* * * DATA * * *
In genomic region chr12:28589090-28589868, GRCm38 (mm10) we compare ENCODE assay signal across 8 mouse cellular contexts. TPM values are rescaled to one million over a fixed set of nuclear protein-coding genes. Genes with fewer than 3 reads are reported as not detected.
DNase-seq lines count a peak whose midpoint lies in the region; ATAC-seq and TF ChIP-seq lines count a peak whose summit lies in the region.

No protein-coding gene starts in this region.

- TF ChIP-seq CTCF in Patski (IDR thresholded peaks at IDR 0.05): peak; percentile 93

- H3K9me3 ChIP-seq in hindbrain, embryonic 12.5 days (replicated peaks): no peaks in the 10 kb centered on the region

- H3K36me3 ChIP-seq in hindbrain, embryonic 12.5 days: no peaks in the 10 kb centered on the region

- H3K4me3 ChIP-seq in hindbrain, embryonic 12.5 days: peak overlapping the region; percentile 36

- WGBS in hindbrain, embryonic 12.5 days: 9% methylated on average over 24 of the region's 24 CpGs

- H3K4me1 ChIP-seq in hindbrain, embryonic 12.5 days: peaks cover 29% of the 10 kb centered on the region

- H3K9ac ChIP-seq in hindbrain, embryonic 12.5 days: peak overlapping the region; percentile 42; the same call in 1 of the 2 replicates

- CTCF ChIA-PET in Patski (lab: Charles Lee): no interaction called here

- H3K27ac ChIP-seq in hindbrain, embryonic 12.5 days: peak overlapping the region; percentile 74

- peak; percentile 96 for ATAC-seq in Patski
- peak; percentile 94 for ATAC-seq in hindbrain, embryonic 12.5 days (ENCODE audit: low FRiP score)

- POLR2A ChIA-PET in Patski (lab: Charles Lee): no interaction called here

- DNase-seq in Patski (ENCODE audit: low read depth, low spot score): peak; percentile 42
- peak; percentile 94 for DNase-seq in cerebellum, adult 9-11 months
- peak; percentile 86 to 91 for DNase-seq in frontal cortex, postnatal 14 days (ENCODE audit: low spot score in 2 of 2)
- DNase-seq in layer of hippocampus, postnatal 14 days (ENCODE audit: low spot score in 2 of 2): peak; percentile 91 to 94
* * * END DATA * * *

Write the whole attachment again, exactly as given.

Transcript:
In genomic region chr12:28589090-28589868, GRCm38 (mm10) we compare ENCODE assay signal across 8 mouse cellular contexts. TPM values are rescaled to one million over a fixed set of nuclear protein-coding genes. Genes with fewer than 3 reads are reported as not detected.
DNase-seq lines count a peak whose midpoint lies in the region; ATAC-seq and TF ChIP-seq lines count a peak whose summit lies in the region.

No protein-coding gene starts in this region.

- TF ChIP-seq CTCF in Patski (IDR thresholded peaks at IDR 0.05): peak; percentile 93

- H3K9me3 ChIP-seq in hindbrain, embryonic 12.5 days (replicated peaks): no peaks in the 10 kb centered on the region

- H3K36me3 ChIP-seq in hindbrain, embryonic 12.5 days: no peaks in the 10 kb centered on the region

- H3K4me3 ChIP-seq in hindbrain, embryonic 12.5 days: peak overlapping the region; percentile 36

- WGBS in hindbrain, embryonic 12.5 days: 9% methylated on average over 24 of the region's 24 CpGs

- H3K4me1 ChIP-seq in hindbrain, embryonic 12.5 days: peaks cover 29% of the 10 kb centered on the region

- H3K9ac ChIP-seq in hindbrain, embryonic 12.5 days: peak overlapping the region; percentile 42; the same call in 1 of the 2 replicates

- CTCF ChIA-PET in Patski (lab: Charles Lee): no interaction called here

- H3K27ac ChIP-seq in hindbrain, embryonic 12.5 days: peak overlapping the region; percentile 74

- peak; percentile 96 for ATAC-seq in Patski
- peak; percentile 94 for ATAC-seq in hindbrain, embryonic 12.5 days (ENCODE audit: low FRiP score)

- POLR2A ChIA-PET in Patski (lab: Charles Lee): no interaction called here

- DNase-seq in Patski (ENCODE audit: low read depth, low spot score): peak; percentile 42
- peak; percentile 94 for DNase-seq in cerebellum, adult 9-11 months
- peak; percentile 86 to 91 for DNase-seq in frontal cortex, postnatal 14 days (ENCODE audit: low spot score in 2 of 2)
- DNase-seq in layer of hippocampus, postnatal 14 days (ENCODE audit: low spot score in 2 of 2): peak; percentile 91 to 94